The guest speaker at the 5 August UDIA lunch was Robert Clark MP. The flyer said he’s been a Member of Parliament since 1988. That’s a good innings for any politician, so I had high expectations.

Robert Clark is the Minister for Finance. Of more relevance is the fact that he is also Attorney General. The AG is in charge of VCAT. Ahh, this will be interesting….

Alas, the audience was left deflated. The Minister spoke and spoke and spoke about his various responsibilities in the Finance ministry and barely acknowledged his links to VCAT. Whilst we noted his diverse portfolio, a development industry forum wants to talk about (and hear about) things that are relevant to them. Did he not get it? We wanted to hear about VCAT!

The major cases list has been a big talking point of late. As the VCAT web site announced on 18 March 2011:

“The MCL was a separately funded pilot program which commenced in May 2010. As at 31 December 2010, the median time for finalising cases in the MCL was 12 weeks, and 93% were decided within the 16 week benchmark. The trial of compulsory mediations within the MCL has also been very successful, with a 30% settlement rate for the cases referred to mediation, and the disputed issues reduced in many other instances.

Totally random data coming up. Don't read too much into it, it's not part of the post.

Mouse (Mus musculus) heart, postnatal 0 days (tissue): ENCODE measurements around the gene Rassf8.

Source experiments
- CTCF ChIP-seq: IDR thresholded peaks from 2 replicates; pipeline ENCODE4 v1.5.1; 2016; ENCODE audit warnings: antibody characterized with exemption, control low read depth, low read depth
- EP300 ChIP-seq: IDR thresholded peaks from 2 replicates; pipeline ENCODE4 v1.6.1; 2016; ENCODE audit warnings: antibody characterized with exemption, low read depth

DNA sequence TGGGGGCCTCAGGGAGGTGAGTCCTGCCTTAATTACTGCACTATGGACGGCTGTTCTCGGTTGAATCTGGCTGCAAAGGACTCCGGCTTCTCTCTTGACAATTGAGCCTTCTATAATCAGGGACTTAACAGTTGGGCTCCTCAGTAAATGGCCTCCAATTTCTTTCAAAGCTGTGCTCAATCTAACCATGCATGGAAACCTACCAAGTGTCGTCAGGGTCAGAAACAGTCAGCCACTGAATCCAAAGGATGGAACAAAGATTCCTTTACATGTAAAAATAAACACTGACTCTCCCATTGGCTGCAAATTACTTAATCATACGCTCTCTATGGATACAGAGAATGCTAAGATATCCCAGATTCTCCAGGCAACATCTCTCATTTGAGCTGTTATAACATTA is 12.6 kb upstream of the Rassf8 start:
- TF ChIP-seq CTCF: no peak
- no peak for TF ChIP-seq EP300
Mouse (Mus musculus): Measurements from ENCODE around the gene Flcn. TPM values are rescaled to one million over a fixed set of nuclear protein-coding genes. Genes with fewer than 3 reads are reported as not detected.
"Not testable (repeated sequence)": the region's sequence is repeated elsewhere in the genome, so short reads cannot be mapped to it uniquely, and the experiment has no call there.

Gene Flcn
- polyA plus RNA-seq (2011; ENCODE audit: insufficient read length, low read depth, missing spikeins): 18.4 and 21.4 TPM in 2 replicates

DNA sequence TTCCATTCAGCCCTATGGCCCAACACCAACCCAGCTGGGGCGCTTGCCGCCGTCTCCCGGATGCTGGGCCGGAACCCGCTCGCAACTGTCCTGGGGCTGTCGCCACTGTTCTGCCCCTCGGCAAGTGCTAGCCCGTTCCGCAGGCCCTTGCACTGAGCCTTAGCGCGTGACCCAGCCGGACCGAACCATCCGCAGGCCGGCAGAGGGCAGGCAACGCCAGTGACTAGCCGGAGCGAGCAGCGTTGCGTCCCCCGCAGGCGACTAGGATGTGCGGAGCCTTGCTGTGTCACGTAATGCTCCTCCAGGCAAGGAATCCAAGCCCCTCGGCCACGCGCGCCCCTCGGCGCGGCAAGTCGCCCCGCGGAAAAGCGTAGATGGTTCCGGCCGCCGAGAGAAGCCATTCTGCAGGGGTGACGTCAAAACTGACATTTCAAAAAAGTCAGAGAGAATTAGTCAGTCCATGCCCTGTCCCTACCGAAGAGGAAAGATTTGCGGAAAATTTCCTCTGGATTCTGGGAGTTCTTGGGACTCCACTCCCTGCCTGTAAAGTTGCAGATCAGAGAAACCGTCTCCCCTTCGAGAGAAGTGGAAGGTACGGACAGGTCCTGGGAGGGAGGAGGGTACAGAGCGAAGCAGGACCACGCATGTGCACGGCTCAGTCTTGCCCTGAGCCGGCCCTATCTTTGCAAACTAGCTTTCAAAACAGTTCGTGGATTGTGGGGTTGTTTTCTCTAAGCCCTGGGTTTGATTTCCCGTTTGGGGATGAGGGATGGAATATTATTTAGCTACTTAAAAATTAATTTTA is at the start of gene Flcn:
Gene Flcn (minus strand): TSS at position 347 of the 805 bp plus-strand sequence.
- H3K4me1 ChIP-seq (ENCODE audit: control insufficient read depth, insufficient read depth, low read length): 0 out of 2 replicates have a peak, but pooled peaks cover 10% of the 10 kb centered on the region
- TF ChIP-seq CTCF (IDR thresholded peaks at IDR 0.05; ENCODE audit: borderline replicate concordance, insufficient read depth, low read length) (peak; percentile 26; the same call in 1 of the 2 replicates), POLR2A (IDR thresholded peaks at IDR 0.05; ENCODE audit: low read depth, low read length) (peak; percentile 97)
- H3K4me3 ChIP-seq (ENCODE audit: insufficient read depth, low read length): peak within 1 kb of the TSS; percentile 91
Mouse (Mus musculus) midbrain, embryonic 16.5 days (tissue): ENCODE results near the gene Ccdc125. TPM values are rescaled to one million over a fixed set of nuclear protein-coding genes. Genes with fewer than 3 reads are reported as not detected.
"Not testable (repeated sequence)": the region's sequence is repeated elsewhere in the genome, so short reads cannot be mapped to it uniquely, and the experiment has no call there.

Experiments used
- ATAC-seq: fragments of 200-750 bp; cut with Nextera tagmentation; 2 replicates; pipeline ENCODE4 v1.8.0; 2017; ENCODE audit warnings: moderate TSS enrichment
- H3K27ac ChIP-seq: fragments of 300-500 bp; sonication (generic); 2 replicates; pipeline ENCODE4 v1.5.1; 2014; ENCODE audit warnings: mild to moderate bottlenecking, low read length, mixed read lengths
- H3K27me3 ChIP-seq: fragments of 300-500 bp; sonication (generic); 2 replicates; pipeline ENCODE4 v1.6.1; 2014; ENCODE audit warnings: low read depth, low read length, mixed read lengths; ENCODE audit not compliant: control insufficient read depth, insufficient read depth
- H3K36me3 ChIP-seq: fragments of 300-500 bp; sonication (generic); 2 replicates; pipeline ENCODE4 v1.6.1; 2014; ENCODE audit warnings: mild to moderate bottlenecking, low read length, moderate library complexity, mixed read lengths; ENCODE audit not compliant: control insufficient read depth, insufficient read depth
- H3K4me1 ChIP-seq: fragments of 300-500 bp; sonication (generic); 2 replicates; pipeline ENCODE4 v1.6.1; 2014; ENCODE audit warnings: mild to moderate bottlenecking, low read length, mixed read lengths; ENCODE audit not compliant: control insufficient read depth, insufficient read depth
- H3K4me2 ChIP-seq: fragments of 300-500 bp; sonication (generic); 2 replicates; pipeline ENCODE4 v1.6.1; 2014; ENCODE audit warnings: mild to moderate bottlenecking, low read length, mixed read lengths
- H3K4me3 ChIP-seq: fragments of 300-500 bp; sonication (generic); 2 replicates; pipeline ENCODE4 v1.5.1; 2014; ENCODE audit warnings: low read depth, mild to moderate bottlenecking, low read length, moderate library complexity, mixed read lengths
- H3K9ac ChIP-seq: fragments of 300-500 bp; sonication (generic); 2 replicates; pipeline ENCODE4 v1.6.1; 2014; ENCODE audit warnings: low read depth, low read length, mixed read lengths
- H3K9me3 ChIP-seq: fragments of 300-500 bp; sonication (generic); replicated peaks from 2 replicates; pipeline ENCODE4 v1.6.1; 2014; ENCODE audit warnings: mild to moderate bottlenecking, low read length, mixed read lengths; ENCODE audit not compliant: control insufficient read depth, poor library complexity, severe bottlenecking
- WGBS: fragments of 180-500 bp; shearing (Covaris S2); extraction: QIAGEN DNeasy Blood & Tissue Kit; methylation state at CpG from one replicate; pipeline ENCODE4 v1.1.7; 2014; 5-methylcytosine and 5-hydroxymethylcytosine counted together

Regrettably, the funding provided to run the pilot has now been exhausted and as a consequence the operation of the List has been suspended.

The tribunal is working with the Government to find ways to fund the continued operation of the MCL. The introduction of a user pays MCL is one option, with a higher application fee and daily hearing fees payable by a permit applicant in a major case. If implemented, this self-funding arrangement would enable hearing priority for major cases to be restored without adversely impacting on the time within which other cases in the Planning and Environment List are heard.”

So, where is the MCL at? We were left none the wiser. He reluctantly responded to a question on the topic by stating that an announcement would be “soon”.

The occasion was a missed opportunity. The Minister had the chance to tell us something of the road ahead – but instead all we got was a list of his responsibilities. If we wanted to know that we would have checked his web site.

At least the food was good.